It has not spread outside the bounds I've allotted for it but I know it bears watching.


On May 28, 2011, Arden2 from Olympia, WA wrote:

In western Washington, attractive in hanging basket. Invasive in plantings. Roots at each node and travels (leaps) through desireable plants. Hard to pull. One missed piece, and it spreads all over again. Mine started when it touched down from a cascading pot planting. I put it at the bottom of my list with creeping Jenny, and St. John's wort. All great plants, but only if they can be isolated and rigidly controlled..


On May 13, 2011, bellbrat1971 from Green Bay, WI wrote:

I had no idea what I was going to be dealing with when we bought our home a year ago as the flower beds were "developing". In the front bed (shady with overhang) and at the rear of the property (full sun) was this lovely green ground cover with yellow flowers....I have since discovered how horribly invasive this stuff is. I would wish the botanists who "invented" this particular species to be entwined in it for all eternity!! I'm hoping Round-up might kill it. As has been stated before it has a massive, crawling root system and short of digging up the entire beds, well, as much as I hate using the stuff, Round-up it is!! WARNING: DON'T PLANT THIS STUFF!!!


On Jul 26, 2010, pjoid123 from Spotsylvania, VA wrote:

Got about 10 plants from a neighbor in my subdivision a year ago. I've planted them in full sun, partial shade and full shade. They are all growing vigorously. I even use them as accents in hanging baskets. They have nicely covered the ground (hard Virginia clay) in several areas where nothing much else seemed to grow. I do, however, keep them away from several of my landscaped areas. This fall I will remove them from the hanging baskets and plant them in other barren areas. A great plant if kept under control.


On Apr 22, 2010, micky2 from Charlotte, NC wrote:

This plant is beautiful and grows VERY fast and lush. However, until the second year I didn't know it flowered and had seeds that could blow around my yard. If it escapes the large planter box, this experience will quickly turn negative. Next year I'll cut off the flowers as soon as they come out.


On Jul 1, 2009, Susan_C from Alameda, CA (Zone 9b) wrote:

I have Yellow Archangel in a difficult spot where I've had trouble getting anything to thrive; The very end corner of a north-facing bed that is choked with pine tree roots. It is behaving nicely there and lights up that dark corner. If anything, I wish it would spread a little faster! I think the best use for this plant is in dry shade. -For that situation, it is a treasure.


On May 1, 2004, Nina_Lou from Monett, MO wrote:

We have two huge iron pots (once used for washing clothes or scalding hogs), and this plant grows in these two pots regardless of weather, light or water. Stays pretty nearly all winter. Pots are hung by large chains from tree limbs and the runners are beautiful hanging down the sides of the pots. For a long time I did not know the name of the plant and had to take a sample to a nursery in order to obtain more plants. From one pot I divided the plant and both of these huge pots are full and beautiful. Have not planted it in the ground. We had trouble getting anything to grow in these pots. The pots do have drain holes in the bottom. We occasionally put Miracle Grow in the soil, and they grow and bloom beautifully. I am not a gardner as we work all the time, but these plants have needed ve... read more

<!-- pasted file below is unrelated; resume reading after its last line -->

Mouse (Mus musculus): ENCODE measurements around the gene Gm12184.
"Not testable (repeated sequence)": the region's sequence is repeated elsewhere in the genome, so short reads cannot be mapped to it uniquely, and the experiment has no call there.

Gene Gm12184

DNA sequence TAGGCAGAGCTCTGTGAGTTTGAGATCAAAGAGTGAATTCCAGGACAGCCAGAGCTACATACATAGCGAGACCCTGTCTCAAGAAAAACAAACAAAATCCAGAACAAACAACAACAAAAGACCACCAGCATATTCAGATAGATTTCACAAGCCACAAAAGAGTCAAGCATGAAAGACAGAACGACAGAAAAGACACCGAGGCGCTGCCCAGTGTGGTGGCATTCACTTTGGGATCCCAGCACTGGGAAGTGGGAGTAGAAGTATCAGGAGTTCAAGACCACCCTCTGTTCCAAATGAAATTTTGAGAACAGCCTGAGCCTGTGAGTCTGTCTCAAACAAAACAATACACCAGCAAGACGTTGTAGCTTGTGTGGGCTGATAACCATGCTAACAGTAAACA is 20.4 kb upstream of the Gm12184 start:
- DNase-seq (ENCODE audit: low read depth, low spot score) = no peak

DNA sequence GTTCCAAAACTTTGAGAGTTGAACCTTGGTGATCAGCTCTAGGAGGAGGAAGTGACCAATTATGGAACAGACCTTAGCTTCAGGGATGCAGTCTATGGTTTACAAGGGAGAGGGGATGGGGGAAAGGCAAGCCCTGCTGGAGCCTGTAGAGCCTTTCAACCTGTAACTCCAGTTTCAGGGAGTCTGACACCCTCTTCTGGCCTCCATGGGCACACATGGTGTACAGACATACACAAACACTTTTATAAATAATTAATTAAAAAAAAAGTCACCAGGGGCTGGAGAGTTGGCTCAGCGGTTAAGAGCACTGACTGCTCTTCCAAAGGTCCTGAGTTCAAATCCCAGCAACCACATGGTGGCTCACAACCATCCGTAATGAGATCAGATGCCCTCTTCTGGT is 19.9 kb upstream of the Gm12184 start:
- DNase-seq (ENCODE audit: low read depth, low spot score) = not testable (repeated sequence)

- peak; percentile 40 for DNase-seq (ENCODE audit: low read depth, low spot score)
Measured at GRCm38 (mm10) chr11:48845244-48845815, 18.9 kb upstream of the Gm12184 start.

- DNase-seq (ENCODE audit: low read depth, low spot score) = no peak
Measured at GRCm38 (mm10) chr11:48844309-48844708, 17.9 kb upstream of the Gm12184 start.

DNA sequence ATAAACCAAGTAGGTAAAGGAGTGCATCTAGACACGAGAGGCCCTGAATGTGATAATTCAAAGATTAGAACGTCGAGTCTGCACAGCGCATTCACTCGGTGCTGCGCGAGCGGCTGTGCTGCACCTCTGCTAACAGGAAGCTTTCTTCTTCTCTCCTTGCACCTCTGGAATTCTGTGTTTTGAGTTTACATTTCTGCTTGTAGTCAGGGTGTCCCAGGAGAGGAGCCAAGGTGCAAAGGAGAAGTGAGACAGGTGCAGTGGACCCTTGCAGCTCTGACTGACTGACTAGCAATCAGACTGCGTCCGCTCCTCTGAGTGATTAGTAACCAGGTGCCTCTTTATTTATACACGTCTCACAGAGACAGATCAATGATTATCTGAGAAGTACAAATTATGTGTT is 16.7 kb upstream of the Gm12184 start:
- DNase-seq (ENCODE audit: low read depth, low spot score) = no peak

On Sep 15, 2003, NorthernGoldie wrote:

Im in Edmonton, Alberta - and this plant is ironclad hardy here (zone 3a) I grow it in big pots for its very handsome cascading foliage - personally I dont much care if it blooms. I drop the pots right into the veg garden for winter, and pull them out in spring. Ive got it in a dry shade area between two houses where nothing else grows, and you guessed it - it positively thrives, choking out weeds very nicely........which is why I will NEVER plant it with other desired plants again - its as aggressive as aegopodium in my garden, and getting its roots out from under a purple leafed sandcherry was a task Im unwilling to do again.


On Sep 5, 2003, Meandy from Tipton, IN (Zone 5a) wrote:

I planted this several years ago in a problem area that is not only shady but full of small tree stumps. It has performed so well and spread out and over all the stumps and filled in that area really well. I also started more of it on the north side of my house since I seem to have trouble getting a lot of things to grow there.


On Sep 4, 2003, pleb from Plymouth,,
United Kingdom (Zone 9a) wrote:

The original unvariagated plant grows wild down here in SW England. It is to be found in woodland where it flowers before the leaves of the trees are fully out. The variagated form often escapes from gardens and can be found in shady spots where it's vigorous nature allows it to compete.


On May 30, 2003, lupinelover from Grove City, OH (Zone 6a) wrote:

It actually competes on a strong basis with lemon balm! If you have a large problem area, give this plant a try. It may be difficult to locate in commerce, but it has earned its keep in my shady garden.


On May 3, 2002, bmuller from Albuquerque, NM (Zone 7a) wrote:

This plant has grown well for me in the high desert in somewhat dry shade, under junipers, where there are tree roots to contend with. It blooms here in May, generally--small but attractive yellow blooms that complement the variegated leaves beautifully. It can be propagated easily from cuttings--just pop them into a jar of water. I don't know about seed collection--haven't tried.